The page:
When an artist avoids intense colors for an entire oeuvre, one is obliged to wonder whether he has no appreciable sense for it, or whether he is working a narrow range for as much intensity as he can wring from it. Drew’s case is the latter. This is apparent from Number 26 from 1992, in which he has draped an arrangement of cloth from four horizontal slats, forming a voluminous patchwork of warm rust and cold soot.

Leonardo Drew, Number 26, Collection of Olivia and Mark Strauss

Drew’s talent founders at smaller sizes. His two-foot-wide pieces look pinched, fiddly, and unexpectedly precious for having been made from dirty sticks and torn paper. This isn’t merely a formal problem, as it robs the works of drama. They cease to recall the rags of slaves and beggars, nostalgic troves of jetsam, the reclamation of human efforts by nature, and architecture blasted by conflict. Instead they resemble paper-pulp art and twig collages of the most banal sort. The chronology of the show indicates that he has been favoring these smaller pieces in recent years. Given a bent to fiddle, he’s better off doing so on a large scale such as his Number 94 from 2005, in which he has cast hundreds of toys, discarded machines, and unrecognizable remnants thereof in paper and hung them in a cascading curtain of white, funereal in the Japanese manner. This waterfall of detritus serves as a reminder of all the trash we produce, but one with a ghostly, memorial quality.

Rubbers, an exhibition of work by Martha Friedman, is on display nearby. Working with cast rubber as a medium and the intersection of food and sex as a subject, she seems to have been brought in for contrapuntal levity. In Ladies Room from 2010, two cow tongues, enlarged to four feet long, support an olive between them, forming a bridge of insouciance with, I suppose from the title, lesbian overtones. Maybe it’s my fault for not shifting gears fast enough, but the abrupt move from Drew to Friedman made the latter look vacuous. In a booklet about the exhibition, curator Dina Deitsch described the olive, stuffed with a pimento, as “a not-so-subtle reference to female anatomy.” The pieces demand facile associations and give back mild, Freudian thrills.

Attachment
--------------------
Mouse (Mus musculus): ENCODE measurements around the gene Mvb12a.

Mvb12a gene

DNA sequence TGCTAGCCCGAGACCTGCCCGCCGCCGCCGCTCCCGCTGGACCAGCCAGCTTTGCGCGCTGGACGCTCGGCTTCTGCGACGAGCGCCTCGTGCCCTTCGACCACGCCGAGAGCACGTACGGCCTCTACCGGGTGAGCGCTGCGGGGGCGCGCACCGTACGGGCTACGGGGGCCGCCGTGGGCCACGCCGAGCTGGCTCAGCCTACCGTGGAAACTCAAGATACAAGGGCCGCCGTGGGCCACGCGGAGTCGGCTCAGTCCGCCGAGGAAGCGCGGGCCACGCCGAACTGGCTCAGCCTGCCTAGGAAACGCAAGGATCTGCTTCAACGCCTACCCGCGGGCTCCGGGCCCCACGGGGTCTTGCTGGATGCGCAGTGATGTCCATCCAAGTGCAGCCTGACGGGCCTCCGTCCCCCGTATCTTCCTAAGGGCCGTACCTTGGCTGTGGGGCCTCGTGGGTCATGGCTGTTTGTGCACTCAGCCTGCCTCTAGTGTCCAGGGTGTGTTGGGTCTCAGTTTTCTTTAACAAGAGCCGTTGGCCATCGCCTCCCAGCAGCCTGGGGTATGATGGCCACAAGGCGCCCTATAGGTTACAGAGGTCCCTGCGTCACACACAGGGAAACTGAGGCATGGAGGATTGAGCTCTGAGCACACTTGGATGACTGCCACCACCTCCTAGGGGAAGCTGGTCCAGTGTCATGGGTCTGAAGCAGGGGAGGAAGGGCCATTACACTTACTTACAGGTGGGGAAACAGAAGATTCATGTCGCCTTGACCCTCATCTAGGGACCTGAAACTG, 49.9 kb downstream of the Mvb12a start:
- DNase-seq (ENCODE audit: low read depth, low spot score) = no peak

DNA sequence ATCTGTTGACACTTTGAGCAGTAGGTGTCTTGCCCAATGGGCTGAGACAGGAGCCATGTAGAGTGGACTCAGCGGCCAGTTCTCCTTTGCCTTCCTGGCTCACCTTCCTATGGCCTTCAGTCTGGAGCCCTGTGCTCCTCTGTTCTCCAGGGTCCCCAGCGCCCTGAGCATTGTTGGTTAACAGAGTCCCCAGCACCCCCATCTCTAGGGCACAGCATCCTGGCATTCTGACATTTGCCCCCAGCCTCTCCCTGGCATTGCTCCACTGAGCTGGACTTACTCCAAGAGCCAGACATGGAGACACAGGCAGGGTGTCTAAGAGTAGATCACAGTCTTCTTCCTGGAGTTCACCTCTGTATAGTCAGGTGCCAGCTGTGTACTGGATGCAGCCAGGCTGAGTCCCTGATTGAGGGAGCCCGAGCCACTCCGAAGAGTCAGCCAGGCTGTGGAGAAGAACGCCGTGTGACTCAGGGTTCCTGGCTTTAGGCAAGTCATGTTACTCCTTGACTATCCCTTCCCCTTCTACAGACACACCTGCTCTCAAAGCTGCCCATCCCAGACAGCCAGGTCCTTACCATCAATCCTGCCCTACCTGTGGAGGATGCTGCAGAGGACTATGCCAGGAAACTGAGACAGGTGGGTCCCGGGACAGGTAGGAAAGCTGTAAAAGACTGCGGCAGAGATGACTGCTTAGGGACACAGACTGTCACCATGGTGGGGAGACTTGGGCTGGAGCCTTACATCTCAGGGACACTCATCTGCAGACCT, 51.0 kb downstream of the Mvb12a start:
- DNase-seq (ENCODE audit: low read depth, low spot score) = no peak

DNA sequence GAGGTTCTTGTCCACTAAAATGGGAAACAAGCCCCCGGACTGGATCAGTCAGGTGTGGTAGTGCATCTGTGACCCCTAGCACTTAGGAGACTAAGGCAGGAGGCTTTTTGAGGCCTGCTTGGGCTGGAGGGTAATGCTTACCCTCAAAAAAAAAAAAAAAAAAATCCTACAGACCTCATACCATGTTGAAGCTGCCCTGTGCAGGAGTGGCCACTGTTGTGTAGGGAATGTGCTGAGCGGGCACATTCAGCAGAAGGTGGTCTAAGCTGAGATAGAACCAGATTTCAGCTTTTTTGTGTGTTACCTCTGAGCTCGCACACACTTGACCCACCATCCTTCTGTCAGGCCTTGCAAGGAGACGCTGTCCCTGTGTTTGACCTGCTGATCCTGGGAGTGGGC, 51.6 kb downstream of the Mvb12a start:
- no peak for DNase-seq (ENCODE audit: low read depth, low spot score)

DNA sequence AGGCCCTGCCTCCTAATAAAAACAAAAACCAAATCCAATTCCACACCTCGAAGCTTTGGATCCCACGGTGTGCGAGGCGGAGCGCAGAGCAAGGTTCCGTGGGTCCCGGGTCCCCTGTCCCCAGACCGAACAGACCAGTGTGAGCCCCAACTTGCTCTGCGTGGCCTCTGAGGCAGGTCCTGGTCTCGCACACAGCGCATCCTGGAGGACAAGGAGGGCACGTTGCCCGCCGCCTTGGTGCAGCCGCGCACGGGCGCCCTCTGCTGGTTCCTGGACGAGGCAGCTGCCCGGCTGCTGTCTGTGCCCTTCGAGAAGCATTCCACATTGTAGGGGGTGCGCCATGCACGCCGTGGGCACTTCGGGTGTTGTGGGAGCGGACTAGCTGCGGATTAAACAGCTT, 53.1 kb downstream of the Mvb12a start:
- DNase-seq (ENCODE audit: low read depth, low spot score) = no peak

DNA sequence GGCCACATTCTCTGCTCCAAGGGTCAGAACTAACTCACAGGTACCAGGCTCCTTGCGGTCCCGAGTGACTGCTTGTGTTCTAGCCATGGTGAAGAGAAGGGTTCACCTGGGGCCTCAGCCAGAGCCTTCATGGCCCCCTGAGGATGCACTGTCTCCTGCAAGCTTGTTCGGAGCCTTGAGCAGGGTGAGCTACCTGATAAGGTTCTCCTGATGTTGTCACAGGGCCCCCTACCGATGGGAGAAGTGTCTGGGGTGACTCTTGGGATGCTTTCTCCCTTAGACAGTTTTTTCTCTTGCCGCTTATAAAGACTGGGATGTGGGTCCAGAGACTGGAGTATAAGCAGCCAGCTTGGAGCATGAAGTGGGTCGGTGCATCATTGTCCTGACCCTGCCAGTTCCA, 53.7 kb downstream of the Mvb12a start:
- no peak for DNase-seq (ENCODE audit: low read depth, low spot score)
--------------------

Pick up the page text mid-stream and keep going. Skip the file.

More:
Martha Friedman, Rubbers

When it comes to the arts, sex is better when understated. This accounts for the success of the titular work in the show, in which Friedman joined giant, multicolored rubber bands two by two and stretched them floor-to-ceiling. One may walk through them and touch them, at which point they reveal an unmistakable fleshy tautness. The fact that rubber bands are more or less skin-toned gives the ensuing knots a lusty charge, and we can only imagine what exciting characters the teal and chartreuse ones stand for. Her five-foot, cast-rubber slices of olive loaf are harmless goofs on geometric abstraction with no ribaldry to speak of, pimentos notwithstanding. There’s something to it all, a delightful if silly Oldenbergesque take on the world with a dollop of Eros.

But just as a gourmet restaurant need not serve deli meats, the DeCordova need not bother with the younger artists of the Chelsea gallery system, of which the Yale-educated, Brooklyn-based, punchline-driven Friedman is a typical example. A locavore approach would turn up more interesting figures. The museum’s Platform Series ostensibly supports as much, but only one of the three Platform displays on view at the moment includes a New England artist. One needs no further encouragement to wonder what kind of baloney is going on behind the scenes at some of our regional museums.